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Sensors (Basel). 2019 Oct 26;19(21). pii: E4654. doi: 10.3390/s19214654.

Detecting and Monitoring Hate Speech in Twitter.

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Engineering School, Autonomous University of Madrid, 28049 Madrid, Spain.
UC3M-BS Institute of Financial Big Data, Charles III University of Madrid, 28903 Madrid, Spain.
School of Computer Science & Informatics, Cardiff University, Cardiff CF24 3AA, UK.
Artificial Intelligence Area Coordinator, Cabinet of the Secretary of State for Digital Advancement, 28020 Madrid, Spain.
State Secretariat for Security, Interior Ministry, 28010 Madrid, Spain.


Social Media are sensors in the real world that can be used to measure the pulse of societies. However, the massive and unfiltered feed of messages posted in social media is a phenomenon that nowadays raises social alarms, especially when these messages contain hate speech targeted to a specific individual or group. In this context, governments and non-governmental organizations (NGOs) are concerned about the possible negative impact that these messages can have on individuals or on the society. In this paper, we present HaterNet, an intelligent system currently being used by the Spanish National Office Against Hate Crimes of the Spanish State Secretariat for Security that identifies and monitors the evolution of hate speech in Twitter. The contributions of this research are many-fold: (1) It introduces the first intelligent system that monitors and visualizes, using social network analysis techniques, hate speech in Social Media. (2) It introduces a novel public dataset on hate speech in Spanish consisting of 6000 expert-labeled tweets. (3) It compares several classification approaches based on different document representation strategies and text classification models. (4) The best approach consists of a combination of a LTSM+MLP neural network that takes as input the tweet's word, emoji, and expression tokens' embeddings enriched by the tf-idf, and obtains an area under the curve (AUC) of 0.828 on our dataset, outperforming previous methods presented in the literature.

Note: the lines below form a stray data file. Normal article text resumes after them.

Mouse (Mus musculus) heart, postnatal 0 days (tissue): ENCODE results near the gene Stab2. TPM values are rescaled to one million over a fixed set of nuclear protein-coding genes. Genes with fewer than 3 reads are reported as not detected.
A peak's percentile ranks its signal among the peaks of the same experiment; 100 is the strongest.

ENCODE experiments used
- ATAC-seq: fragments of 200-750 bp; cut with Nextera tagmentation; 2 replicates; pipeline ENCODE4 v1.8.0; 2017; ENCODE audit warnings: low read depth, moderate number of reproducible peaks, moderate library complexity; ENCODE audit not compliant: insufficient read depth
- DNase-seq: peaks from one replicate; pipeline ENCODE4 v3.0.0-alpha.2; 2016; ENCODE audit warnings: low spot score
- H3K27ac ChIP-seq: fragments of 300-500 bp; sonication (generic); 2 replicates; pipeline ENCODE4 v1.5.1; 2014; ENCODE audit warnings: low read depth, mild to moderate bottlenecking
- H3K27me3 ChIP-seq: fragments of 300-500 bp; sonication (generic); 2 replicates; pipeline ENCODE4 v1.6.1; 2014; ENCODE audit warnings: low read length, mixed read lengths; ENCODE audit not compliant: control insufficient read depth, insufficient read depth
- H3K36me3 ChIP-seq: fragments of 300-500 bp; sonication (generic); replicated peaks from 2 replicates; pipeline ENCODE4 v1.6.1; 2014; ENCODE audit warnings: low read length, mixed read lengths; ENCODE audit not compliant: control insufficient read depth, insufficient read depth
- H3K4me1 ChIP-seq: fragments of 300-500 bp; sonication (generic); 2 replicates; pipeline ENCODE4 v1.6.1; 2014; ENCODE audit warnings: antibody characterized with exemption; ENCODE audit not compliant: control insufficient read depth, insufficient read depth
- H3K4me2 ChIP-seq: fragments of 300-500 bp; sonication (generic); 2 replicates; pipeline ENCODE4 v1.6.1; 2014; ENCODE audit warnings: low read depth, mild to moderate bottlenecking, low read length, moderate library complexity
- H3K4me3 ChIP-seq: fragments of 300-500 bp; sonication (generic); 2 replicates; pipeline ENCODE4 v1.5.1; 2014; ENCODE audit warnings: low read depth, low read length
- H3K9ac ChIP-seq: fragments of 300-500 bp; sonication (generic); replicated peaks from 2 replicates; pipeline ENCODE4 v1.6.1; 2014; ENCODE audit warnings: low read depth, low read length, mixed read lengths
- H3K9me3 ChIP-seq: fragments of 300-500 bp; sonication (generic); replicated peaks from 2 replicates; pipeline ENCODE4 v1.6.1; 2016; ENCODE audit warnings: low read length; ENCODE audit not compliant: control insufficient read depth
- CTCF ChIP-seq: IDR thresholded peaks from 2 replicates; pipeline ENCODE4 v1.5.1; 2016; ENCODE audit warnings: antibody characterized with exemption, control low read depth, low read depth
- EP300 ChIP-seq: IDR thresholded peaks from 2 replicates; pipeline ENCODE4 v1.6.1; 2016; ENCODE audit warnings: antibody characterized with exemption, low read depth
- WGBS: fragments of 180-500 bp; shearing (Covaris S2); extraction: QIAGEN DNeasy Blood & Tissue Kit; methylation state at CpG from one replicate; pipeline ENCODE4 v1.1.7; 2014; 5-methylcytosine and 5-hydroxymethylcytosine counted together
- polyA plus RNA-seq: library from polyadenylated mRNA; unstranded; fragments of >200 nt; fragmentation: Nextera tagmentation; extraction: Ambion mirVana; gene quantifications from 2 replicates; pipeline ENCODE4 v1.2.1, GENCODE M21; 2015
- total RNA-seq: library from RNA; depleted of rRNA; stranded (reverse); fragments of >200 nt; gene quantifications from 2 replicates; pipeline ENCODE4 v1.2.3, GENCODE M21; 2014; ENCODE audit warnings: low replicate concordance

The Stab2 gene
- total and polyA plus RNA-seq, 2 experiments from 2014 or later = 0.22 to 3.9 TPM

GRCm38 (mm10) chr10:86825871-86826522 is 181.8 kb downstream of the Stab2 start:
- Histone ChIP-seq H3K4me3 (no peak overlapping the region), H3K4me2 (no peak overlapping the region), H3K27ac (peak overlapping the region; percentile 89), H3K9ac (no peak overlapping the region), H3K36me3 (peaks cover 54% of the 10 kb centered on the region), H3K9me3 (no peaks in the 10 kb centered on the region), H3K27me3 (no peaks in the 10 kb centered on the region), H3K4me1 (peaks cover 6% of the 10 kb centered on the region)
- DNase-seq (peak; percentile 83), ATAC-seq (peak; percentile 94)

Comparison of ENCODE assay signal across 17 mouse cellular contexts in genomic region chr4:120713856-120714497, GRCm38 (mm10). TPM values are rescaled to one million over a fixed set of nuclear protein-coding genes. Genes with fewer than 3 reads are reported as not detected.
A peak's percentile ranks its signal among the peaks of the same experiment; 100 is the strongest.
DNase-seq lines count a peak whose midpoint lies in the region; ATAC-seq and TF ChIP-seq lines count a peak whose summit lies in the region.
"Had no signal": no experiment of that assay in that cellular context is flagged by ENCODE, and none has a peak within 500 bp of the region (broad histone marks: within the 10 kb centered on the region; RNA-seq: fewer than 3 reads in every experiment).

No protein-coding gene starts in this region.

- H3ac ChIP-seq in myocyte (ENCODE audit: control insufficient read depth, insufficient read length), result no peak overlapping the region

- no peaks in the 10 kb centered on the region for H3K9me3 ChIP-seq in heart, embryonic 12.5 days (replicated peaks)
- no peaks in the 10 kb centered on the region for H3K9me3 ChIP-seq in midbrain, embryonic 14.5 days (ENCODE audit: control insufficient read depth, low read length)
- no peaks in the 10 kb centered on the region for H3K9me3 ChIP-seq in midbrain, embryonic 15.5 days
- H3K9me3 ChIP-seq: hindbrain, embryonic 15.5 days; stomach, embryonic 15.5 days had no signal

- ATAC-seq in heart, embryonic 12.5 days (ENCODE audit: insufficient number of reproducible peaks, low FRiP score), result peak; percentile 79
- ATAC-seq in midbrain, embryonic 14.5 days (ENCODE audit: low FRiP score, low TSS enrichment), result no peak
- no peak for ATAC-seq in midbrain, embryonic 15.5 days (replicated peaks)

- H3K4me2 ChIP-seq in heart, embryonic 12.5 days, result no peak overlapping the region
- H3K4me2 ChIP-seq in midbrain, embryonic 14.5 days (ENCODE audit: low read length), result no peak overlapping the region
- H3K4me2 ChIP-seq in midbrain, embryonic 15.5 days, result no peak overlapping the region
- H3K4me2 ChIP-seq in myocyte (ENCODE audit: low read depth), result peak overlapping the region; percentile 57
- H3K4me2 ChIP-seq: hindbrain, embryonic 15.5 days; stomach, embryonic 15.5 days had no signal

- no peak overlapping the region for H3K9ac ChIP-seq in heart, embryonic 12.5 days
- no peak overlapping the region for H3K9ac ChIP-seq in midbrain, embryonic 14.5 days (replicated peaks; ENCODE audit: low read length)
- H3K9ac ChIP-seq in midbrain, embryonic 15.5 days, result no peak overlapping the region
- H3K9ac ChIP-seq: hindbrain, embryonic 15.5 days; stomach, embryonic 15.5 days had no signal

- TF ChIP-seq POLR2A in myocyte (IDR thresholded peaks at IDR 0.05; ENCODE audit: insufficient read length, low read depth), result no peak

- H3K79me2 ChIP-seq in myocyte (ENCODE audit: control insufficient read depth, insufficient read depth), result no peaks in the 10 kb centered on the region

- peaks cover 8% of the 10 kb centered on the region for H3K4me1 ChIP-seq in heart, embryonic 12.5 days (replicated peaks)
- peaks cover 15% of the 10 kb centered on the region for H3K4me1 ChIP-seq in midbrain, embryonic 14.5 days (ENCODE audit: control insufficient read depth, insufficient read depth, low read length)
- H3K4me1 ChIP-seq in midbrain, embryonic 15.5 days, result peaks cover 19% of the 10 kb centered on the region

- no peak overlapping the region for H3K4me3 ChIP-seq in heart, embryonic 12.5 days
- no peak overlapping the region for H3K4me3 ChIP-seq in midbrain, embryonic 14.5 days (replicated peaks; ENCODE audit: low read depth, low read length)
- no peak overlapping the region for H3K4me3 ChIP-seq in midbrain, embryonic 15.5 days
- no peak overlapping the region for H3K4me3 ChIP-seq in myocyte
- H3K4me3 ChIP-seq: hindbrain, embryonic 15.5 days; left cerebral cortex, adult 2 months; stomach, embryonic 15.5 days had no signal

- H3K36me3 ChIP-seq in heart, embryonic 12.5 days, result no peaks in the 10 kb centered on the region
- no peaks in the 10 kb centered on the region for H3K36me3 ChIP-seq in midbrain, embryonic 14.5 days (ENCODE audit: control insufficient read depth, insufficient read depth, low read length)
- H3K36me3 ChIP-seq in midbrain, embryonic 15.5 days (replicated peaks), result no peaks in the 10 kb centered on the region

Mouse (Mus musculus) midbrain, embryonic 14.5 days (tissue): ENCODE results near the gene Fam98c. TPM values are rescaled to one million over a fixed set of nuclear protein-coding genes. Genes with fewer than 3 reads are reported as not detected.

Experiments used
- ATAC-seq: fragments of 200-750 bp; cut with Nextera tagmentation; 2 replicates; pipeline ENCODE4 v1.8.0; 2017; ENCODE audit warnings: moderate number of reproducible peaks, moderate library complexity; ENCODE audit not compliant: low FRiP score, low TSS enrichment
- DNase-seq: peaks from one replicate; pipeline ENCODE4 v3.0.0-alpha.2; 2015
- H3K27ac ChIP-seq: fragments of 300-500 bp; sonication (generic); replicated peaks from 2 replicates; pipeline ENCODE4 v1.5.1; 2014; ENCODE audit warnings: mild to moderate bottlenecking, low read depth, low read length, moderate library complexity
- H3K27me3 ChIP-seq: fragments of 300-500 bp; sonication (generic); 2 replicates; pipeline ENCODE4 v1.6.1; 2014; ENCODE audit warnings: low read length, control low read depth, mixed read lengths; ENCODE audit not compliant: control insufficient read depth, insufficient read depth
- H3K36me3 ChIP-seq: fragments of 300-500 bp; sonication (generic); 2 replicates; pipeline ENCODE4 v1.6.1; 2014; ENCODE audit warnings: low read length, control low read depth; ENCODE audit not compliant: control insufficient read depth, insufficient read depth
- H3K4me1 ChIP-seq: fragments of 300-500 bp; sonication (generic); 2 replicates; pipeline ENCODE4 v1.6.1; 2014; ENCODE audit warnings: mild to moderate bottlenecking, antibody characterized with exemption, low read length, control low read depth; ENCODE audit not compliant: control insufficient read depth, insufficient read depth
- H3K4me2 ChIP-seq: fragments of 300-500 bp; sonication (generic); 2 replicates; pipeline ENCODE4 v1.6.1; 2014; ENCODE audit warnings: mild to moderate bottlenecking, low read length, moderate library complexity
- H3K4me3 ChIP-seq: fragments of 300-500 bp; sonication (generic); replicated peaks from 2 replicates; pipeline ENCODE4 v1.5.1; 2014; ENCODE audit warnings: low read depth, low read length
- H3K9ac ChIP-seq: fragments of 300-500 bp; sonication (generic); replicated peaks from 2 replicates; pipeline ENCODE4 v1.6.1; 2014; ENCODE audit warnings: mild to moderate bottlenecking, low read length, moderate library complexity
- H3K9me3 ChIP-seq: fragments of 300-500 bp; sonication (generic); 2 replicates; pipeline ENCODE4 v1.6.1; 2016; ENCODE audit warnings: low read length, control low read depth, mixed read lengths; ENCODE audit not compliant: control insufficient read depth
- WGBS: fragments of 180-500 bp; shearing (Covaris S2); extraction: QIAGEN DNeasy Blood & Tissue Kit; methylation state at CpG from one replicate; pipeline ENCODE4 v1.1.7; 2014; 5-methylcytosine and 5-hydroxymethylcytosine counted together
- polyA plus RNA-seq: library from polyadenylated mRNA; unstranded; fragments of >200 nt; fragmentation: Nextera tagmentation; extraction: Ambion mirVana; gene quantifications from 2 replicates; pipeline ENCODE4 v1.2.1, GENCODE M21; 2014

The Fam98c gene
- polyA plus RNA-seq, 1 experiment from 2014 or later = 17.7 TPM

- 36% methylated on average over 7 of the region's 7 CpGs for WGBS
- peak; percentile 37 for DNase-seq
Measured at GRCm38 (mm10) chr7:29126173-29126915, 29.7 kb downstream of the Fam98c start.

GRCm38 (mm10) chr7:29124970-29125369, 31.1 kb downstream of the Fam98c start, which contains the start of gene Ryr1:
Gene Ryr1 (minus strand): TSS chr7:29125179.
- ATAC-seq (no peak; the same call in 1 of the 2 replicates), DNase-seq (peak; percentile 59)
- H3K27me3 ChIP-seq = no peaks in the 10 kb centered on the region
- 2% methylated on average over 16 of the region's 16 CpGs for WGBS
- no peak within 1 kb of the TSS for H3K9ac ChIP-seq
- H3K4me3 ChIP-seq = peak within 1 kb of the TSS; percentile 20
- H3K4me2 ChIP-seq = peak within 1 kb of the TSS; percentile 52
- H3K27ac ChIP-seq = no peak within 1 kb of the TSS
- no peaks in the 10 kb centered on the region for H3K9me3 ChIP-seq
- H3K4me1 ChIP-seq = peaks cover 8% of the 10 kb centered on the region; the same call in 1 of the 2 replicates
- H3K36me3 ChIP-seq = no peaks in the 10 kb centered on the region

Twitter; hate crime; predictive policing; sentiment analysis; social network analysis; text classification

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